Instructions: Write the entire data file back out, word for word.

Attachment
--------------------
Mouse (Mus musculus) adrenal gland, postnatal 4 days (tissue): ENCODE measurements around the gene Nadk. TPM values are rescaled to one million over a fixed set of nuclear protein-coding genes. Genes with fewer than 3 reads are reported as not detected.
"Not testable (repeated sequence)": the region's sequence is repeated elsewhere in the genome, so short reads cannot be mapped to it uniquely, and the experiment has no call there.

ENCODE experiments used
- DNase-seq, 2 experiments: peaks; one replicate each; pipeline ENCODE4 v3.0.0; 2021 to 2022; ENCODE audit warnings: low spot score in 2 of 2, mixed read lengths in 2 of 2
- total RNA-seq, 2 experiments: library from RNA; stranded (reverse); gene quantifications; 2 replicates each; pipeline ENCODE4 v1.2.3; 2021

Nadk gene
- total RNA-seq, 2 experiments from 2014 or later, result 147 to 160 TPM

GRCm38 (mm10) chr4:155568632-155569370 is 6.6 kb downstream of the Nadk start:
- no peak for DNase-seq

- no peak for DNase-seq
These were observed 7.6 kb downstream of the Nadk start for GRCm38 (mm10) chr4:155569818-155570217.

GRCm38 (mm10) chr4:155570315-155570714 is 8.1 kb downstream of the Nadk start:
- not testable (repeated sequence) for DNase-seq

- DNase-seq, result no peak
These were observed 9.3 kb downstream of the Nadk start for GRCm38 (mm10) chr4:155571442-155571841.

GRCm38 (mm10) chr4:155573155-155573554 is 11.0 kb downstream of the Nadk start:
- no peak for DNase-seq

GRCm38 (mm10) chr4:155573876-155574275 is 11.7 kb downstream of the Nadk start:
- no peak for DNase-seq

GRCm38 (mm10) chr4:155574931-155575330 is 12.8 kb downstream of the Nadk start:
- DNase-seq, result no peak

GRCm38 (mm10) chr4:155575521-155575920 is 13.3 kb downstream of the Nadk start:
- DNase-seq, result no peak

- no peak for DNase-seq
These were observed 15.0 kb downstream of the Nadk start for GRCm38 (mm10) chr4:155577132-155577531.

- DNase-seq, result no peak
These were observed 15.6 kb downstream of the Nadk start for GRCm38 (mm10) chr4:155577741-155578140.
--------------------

Mouse (Mus musculus) adrenal gland, postnatal 4 days (tissue): ENCODE measurements around the gene Nadk. TPM values are rescaled to one million over a fixed set of nuclear protein-coding genes. Genes with fewer than 3 reads are reported as not detected.
"Not testable (repeated sequence)": the region's sequence is repeated elsewhere in the genome, so short reads cannot be mapped to it uniquely, and the experiment has no call there.

ENCODE experiments used
- DNase-seq, 2 experiments: peaks; one replicate each; pipeline ENCODE4 v3.0.0; 2021 to 2022; ENCODE audit warnings: low spot score in 2 of 2, mixed read lengths in 2 of 2
- total RNA-seq, 2 experiments: library from RNA; stranded (reverse); gene quantifications; 2 replicates each; pipeline ENCODE4 v1.2.3; 2021

Nadk gene
- total RNA-seq, 2 experiments from 2014 or later, result 147 to 160 TPM

GRCm38 (mm10) chr4:155568632-155569370 is 6.6 kb downstream of the Nadk start:
- no peak for DNase-seq

- no peak for DNase-seq
These were observed 7.6 kb downstream of the Nadk start for GRCm38 (mm10) chr4:155569818-155570217.

GRCm38 (mm10) chr4:155570315-155570714 is 8.1 kb downstream of the Nadk start:
- not testable (repeated sequence) for DNase-seq

- DNase-seq, result no peak
These were observed 9.3 kb downstream of the Nadk start for GRCm38 (mm10) chr4:155571442-155571841.

GRCm38 (mm10) chr4:155573155-155573554 is 11.0 kb downstream of the Nadk start:
- no peak for DNase-seq

GRCm38 (mm10) chr4:155573876-155574275 is 11.7 kb downstream of the Nadk start:
- no peak for DNase-seq

GRCm38 (mm10) chr4:155574931-155575330 is 12.8 kb downstream of the Nadk start:
- DNase-seq, result no peak

GRCm38 (mm10) chr4:155575521-155575920 is 13.3 kb downstream of the Nadk start:
- DNase-seq, result no peak

- no peak for DNase-seq
These were observed 15.0 kb downstream of the Nadk start for GRCm38 (mm10) chr4:155577132-155577531.

- DNase-seq, result no peak
These were observed 15.6 kb downstream of the Nadk start for GRCm38 (mm10) chr4:155577741-155578140.